PubDate: 2023-11-01
       
  • Ordinal utility differences

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      Abstract: Abstract It is widely held that under ordinal utility, utility differences are ill-defined. Allegedly, for these to be well-defined (without turning to choice under risk or the like), one should adopt as a new kind of primitive quaternary relations, instead of the traditional binary relations underlying ordinal utility functions. Correlatively, it is also widely held that the key structural properties of quaternary relations are entirely arbitrary from an ordinal point of view. These properties would be, in a nutshell, the hallmark of cardinal utility. While much is obviously true in these two tenets, this note explains why, as stated, they should be abandoned. Any ordinal utility function induces a rich quaternary relation. There is such a thing as ordinal utility differences. Furthermore, this induced quaternary relation respects, apart from completeness, the most standard structural properties of quaternary relations. These properties are, from an ordinal point of view, anything but arbitrary; from a quaternary perspective only completeness should be considered the hallmark—if any—of cardinal utility. These facts are explained to be especially relevant to the critical appreciation of the ordinalist methodology.
      PubDate: 2023-10-27
       
  • The expressive power of voting rules

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      Abstract: Abstract Different voting rules are commonly used to settle collective decisions. A promising way to assess voting rules, for which little is known, is to compare the expressive utility that voters derive from voting with each rule. In this paper, we first propose a simple ordinal model of expressive voting that allows us to compare voting rules in terms of the expressive utility that voters can derive from voting (their expressive power). Our model provides a novel testable implication according to which expected turnout increases with expressive power. We then ran an online experiment testing this implication in a controlled environment. We find that if voters are made aware of alternative voting rules, turnout is higher in voting rules with higher expressive power. Our results also show that higher expressive power is associated with a better representation of voters’ actual preferences and, according to our model, higher expressive utility. This suggests that the expressive power of voting rules is a relevant criterion when choosing between voting rules for economic and political decisions.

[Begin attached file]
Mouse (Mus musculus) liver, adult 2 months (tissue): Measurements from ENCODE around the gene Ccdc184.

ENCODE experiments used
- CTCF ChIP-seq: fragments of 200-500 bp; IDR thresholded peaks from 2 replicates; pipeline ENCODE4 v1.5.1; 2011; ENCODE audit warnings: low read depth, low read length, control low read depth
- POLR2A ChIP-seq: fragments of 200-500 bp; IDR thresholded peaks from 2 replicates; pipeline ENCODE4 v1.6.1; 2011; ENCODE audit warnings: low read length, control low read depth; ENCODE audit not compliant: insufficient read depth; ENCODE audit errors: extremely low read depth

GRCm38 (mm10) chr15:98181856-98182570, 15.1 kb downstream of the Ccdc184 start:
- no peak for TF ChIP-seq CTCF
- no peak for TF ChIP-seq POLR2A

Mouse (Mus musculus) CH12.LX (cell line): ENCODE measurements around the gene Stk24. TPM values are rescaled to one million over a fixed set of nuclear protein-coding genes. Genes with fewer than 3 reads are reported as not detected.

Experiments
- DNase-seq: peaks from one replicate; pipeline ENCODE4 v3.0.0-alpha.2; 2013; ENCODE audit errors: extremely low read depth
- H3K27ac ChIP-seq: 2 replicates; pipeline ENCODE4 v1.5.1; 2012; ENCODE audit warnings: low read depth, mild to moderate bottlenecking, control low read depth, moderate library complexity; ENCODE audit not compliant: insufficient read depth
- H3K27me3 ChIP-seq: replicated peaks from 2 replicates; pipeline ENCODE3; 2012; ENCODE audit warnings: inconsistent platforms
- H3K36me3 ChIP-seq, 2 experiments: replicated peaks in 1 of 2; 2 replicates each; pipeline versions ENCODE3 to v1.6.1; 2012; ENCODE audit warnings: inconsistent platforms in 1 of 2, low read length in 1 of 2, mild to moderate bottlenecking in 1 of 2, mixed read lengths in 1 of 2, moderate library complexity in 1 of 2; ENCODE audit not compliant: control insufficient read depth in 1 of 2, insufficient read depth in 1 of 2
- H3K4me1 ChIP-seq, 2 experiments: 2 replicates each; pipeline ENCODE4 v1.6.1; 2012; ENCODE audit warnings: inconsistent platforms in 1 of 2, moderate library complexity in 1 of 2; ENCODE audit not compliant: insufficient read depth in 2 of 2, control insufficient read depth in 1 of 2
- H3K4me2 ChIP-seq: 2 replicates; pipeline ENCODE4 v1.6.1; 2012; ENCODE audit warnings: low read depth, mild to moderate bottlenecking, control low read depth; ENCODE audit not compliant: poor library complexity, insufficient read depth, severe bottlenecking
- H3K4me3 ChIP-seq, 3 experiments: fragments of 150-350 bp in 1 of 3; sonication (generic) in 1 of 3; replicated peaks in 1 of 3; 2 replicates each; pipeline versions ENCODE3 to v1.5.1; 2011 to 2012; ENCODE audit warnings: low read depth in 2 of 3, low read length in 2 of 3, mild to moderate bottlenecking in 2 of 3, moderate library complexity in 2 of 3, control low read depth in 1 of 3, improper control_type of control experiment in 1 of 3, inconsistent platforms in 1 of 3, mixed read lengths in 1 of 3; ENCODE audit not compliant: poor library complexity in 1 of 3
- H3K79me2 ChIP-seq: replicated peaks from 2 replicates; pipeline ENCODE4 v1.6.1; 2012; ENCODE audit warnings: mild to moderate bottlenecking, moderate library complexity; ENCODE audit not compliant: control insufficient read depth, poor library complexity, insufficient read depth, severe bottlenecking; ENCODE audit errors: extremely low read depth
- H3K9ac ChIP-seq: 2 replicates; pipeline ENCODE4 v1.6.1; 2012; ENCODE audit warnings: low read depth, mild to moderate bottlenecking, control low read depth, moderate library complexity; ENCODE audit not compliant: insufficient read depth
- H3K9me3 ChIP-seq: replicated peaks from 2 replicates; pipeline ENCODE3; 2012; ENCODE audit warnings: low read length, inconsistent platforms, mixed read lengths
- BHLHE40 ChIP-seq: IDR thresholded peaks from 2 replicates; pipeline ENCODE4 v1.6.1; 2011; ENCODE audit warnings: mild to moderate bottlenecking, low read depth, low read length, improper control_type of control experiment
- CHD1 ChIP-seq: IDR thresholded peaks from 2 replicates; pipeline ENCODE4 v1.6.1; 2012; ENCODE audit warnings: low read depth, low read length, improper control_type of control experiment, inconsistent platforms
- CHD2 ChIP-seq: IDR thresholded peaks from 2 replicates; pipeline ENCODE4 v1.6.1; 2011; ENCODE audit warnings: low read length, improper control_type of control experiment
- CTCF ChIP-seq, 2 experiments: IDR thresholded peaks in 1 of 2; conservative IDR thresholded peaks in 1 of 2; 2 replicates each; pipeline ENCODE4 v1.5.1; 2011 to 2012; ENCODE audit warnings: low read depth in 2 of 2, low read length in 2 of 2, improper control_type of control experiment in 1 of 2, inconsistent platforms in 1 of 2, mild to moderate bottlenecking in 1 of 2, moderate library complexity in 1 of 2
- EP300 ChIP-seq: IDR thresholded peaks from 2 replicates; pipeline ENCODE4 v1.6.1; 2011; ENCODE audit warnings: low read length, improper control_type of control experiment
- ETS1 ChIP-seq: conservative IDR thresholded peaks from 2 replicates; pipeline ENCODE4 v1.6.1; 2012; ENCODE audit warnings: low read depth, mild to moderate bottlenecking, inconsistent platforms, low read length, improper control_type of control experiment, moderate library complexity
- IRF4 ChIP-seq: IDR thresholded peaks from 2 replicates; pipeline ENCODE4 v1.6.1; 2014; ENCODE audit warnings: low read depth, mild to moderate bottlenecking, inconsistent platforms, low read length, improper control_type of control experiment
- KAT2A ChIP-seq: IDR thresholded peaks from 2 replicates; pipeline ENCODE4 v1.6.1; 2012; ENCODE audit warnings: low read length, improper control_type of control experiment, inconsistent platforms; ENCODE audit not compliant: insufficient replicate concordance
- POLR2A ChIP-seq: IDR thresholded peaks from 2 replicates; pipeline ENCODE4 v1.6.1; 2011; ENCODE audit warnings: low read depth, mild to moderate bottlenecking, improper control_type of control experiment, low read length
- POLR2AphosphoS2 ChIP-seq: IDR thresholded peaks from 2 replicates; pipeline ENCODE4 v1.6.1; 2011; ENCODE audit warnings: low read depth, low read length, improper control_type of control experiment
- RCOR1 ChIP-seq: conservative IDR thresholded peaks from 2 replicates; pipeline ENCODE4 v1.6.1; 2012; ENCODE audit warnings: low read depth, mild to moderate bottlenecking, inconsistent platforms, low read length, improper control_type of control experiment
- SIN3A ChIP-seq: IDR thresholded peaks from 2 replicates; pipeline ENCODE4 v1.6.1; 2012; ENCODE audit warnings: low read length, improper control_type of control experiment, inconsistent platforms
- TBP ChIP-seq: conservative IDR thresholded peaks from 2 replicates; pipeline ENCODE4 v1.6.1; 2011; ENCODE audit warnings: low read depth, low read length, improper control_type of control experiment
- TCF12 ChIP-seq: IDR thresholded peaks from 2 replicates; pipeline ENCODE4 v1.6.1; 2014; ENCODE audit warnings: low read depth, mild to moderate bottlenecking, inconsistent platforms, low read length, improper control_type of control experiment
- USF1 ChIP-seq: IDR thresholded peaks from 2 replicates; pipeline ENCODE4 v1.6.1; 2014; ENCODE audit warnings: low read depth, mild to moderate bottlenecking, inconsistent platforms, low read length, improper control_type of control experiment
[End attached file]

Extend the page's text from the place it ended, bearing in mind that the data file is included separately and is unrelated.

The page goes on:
PubDate: 2023-10-10
       
  • Technological advance, social fragmentation and welfare

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      Abstract: Abstract This paper models the welfare consequences of social fragmentation arising from technological advance. We start from the premise that technological progress falls primarily on market-traded commodities rather than prosocial relationships, since the latter intrinsically require the expenditure of time and thus are less amenable to productivity increases. Since prosocial relationships require individuals to identify with others in their social group whereas marketable commodities are commonly the objects of social status comparisons, a tradeoff arises between in-group affiliation and inter-group status comparisons. People consequently narrow the bounds of their social groups, reducing their prosocial relationships and extending their status-seeking activities. As prosocial relationships generate positive externalities whereas status-seeking activities generate negative preference externalities, technological advance may lead to a particular type of “decoupling” of social welfare from material prosperity. Once the share of status goods in total production exceeds a crucial threshold, technological advance is shown to be welfare-reducing.